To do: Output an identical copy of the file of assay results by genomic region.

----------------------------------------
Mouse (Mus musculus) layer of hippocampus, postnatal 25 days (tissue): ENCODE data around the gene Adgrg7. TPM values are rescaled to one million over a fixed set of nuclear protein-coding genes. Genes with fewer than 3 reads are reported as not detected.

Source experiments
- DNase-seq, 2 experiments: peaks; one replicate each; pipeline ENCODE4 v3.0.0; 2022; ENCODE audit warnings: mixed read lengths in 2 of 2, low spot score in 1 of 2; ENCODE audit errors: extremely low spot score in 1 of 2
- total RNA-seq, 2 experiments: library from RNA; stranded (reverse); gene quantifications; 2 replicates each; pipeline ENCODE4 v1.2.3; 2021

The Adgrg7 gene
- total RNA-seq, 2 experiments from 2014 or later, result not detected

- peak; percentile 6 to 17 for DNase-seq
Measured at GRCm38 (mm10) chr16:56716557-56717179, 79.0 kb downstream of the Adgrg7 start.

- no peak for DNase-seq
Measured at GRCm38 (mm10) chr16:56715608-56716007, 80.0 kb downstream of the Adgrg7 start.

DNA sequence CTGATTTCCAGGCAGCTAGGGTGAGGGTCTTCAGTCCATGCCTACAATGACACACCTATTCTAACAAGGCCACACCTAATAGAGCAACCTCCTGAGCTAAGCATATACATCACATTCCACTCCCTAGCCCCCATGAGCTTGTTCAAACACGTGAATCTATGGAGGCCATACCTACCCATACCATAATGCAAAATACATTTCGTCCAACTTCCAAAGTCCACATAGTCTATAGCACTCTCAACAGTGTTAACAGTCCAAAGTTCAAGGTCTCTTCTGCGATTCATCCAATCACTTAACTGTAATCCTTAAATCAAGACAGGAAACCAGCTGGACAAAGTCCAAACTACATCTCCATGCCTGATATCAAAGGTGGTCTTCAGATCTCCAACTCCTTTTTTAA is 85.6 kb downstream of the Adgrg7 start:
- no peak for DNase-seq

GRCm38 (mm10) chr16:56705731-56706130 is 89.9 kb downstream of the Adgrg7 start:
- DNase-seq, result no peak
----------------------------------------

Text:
Mouse (Mus musculus) layer of hippocampus, postnatal 25 days (tissue): ENCODE data around the gene Adgrg7. TPM values are rescaled to one million over a fixed set of nuclear protein-coding genes. Genes with fewer than 3 reads are reported as not detected.

Source experiments
- DNase-seq, 2 experiments: peaks; one replicate each; pipeline ENCODE4 v3.0.0; 2022; ENCODE audit warnings: mixed read lengths in 2 of 2, low spot score in 1 of 2; ENCODE audit errors: extremely low spot score in 1 of 2
- total RNA-seq, 2 experiments: library from RNA; stranded (reverse); gene quantifications; 2 replicates each; pipeline ENCODE4 v1.2.3; 2021

The Adgrg7 gene
- total RNA-seq, 2 experiments from 2014 or later, result not detected

- peak; percentile 6 to 17 for DNase-seq
Measured at GRCm38 (mm10) chr16:56716557-56717179, 79.0 kb downstream of the Adgrg7 start.

- no peak for DNase-seq
Measured at GRCm38 (mm10) chr16:56715608-56716007, 80.0 kb downstream of the Adgrg7 start.

DNA sequence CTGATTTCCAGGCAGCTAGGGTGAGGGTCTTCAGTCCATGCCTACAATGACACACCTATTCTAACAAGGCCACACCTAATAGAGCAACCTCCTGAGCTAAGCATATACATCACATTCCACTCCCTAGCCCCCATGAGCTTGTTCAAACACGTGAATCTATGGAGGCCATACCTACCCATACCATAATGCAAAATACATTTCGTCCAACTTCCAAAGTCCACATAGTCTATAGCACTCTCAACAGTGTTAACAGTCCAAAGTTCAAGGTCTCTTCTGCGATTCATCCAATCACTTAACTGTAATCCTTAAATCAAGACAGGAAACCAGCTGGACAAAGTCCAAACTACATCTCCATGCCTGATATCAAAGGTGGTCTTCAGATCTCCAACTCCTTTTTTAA is 85.6 kb downstream of the Adgrg7 start:
- no peak for DNase-seq

GRCm38 (mm10) chr16:56705731-56706130 is 89.9 kb downstream of the Adgrg7 start:
- DNase-seq, result no peak